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Edit: okay, wow, I underestimated this problem! This is really tricky. I'm ran a search on my computer and found the below solution. I'd be interested to know if there's a simpler way to think about this. The search is to find 6 rows of 12 elements where Each row has two 0s, two 1s, ..., Two 5s. Each column is a permutation of 0,1,2,3,4,5. If elements i ...

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I don't know if this is strictly a puzzle but more of a computational programming exercise. Many people on this site will already be familiar with the iterative function in the set-up to this problem as that from the famous Collatz conjecture. As you would expect, much research has been conducted into the properties of this function and there is even an ...

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Starting with 10 points for 0... ...and 6 points for 1 ... and 7 points for 2 ... and 3 points for 3 ... and 3 points for 4 ... and 5 points for 5 ... and 5 points for 6 (or 6 points if double factorial is not acceptable). ... and 5 points for 7 ... and 6 points for 8 ... and 4 points for 9 (thanks to Jaap Scherphuis) So total points is 54 points....

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I’ve made a (possible) discovery about the arrangements of the consonants: I hope the explanation was clear enough - if not, let me know what I can do to make it clearer.

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So far: Edit (continued): Edit 2: thanks to @PiIsNot3 observation about double letters.

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Here's a formula which I believe contains each number once. Multiplication isn't converted to division for readability's sake. $\sqrt{3}$ = $$1 *\frac{3+5}{2+4}* \prod_{n=0}^\infty \frac{\Big[\prod_{k=1}^{13}(6(13n+k)+2)(6(13n+k)+4)\Big]^a}{ \Big[\prod_{k=1}^{13}(6(13n+k)+3)\Big]^b \prod_{k=1}^{13}(6(13n+k)+1)(6(13n+k)+5)}$$ where  a=\frac{6(13n)+6(...

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It starts like Just

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Probably not the answer but the idea had some appeal for me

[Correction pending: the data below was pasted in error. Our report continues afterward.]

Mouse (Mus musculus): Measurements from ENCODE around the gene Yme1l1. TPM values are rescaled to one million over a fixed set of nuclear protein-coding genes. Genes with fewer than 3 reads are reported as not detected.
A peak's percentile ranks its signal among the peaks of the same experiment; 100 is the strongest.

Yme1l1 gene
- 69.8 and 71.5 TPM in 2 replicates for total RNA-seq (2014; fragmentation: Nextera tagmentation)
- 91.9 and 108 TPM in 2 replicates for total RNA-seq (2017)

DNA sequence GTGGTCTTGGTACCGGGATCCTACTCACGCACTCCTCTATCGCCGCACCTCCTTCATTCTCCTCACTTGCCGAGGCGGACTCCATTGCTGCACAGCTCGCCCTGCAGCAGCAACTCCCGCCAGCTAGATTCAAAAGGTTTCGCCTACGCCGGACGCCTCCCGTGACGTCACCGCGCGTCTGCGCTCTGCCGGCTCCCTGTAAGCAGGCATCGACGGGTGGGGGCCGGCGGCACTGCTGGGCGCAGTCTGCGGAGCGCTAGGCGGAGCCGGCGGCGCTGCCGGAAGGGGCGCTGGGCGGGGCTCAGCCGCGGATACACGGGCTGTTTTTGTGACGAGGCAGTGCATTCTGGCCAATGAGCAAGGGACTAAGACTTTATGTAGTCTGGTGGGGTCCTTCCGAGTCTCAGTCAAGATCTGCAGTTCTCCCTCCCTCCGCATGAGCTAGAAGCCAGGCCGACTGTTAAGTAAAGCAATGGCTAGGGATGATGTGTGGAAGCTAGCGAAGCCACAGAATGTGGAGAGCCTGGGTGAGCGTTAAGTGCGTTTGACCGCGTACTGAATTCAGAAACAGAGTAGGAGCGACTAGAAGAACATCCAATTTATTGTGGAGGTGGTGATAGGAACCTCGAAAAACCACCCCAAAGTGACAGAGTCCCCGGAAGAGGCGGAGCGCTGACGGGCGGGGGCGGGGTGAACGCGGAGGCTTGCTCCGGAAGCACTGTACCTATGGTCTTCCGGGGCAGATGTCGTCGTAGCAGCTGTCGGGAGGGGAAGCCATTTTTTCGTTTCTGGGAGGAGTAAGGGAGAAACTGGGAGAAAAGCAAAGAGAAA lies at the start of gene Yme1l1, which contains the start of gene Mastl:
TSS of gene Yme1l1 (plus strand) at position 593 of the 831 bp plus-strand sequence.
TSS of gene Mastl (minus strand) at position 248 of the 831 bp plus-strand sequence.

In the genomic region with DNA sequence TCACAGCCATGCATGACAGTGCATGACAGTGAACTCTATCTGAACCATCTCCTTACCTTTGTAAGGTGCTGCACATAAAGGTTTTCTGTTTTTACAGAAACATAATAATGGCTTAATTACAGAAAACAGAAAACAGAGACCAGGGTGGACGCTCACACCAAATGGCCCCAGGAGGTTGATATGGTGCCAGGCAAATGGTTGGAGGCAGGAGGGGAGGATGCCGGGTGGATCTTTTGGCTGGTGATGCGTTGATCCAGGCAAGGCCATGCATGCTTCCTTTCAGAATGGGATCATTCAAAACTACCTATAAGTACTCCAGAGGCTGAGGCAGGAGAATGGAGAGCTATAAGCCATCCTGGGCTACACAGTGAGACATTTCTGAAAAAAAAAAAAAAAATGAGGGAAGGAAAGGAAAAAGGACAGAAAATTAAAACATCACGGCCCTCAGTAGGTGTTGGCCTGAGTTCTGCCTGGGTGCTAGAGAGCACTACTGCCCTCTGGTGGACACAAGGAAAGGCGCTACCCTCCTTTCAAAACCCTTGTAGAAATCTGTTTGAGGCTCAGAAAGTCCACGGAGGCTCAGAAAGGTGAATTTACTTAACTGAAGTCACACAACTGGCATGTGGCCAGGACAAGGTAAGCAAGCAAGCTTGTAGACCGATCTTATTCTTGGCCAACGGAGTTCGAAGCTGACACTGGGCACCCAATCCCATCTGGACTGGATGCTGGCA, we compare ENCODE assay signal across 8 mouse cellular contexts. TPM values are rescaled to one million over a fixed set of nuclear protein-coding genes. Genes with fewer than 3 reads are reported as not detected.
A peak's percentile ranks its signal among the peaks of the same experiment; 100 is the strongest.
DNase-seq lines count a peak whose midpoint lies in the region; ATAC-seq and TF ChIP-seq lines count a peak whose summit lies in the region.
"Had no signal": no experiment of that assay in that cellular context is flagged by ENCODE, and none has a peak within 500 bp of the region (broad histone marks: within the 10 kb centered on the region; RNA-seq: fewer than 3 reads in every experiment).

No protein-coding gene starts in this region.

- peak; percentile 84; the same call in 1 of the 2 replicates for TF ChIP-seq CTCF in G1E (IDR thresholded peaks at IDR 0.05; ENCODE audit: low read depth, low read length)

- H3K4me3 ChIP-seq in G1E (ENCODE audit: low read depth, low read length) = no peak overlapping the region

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Starting with the leftmost card, number them consecutively from 1 to 20. If the sequence fails to terminate then there is at least one card with number m say which changes its state infinitely many times. But then there must a card with number n< m which also changes its state infinitely many times. But as card 1 only changes its state once, this process ...

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I think that it is because Ok, ok. I know that it is wrong, because

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With 2 mathematical operations:

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Answer 1 Suggestion for the minimum Proof that this is the minimum

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I think he went to Reasoning

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A lower bound is Represent the game as a bipartite graph $G$ on the set of cards and the set of positions. The game starts with a complete bipartite graph. Every turn, Bob guesses a perfect matching (of the complete bipartite graph). For each guessed edge $ab$, if Alice says it is wrong, then $ab$ is removed; otherwise, all other edges adjacent to $a$ and $... 9 I was able to find one of the solutions using "paper and pencil". I stopped searching for more solutions after that. It is certainly very very time consuming. In my explanation I name rows as A,B,C,D,E - columns as 1, 2, 3, 4, 5. My search strategy is based on an observation that As you can see this gave me only 4 possible values for$B1\$ Page 2 ...

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[EDITED to add: When I wrote this, the original statement of the problem had an error in it. That's now been fixed and I've adjusted my answer accordingly.] The most interesting of the questions originally asked is the third: is it possible to get from any number to any other number by this process? The answer is First, the easy bit. Now the not-so-easy ...

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The way I would approach this is as follows: Sort the 16 numbers Find sets of numbers that can fit into rows 1, 2, 4, 5. There are 105 possibilities to try for each (in reality a lot fewer, as for each 1st number pick you can eliminate some 2nd number picks, i.e. if you pick 15, the 2nd number has to be > 200-27-36-15-72 which leaves only 4 options, etc.). ...

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This might be a bit "lateral" answer, and maybe one with assumptions, but: Having no answer that satisfies the conditions at this site after 17 hours have passed means it is in no way a fair assignment for any non-insanely-genius sixth grader. The "this site" is an important part; you will regularly see insanely genius answers around here.

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These are the two solutions I found by 80x86 PC: Edit: about pencil / paper / calculator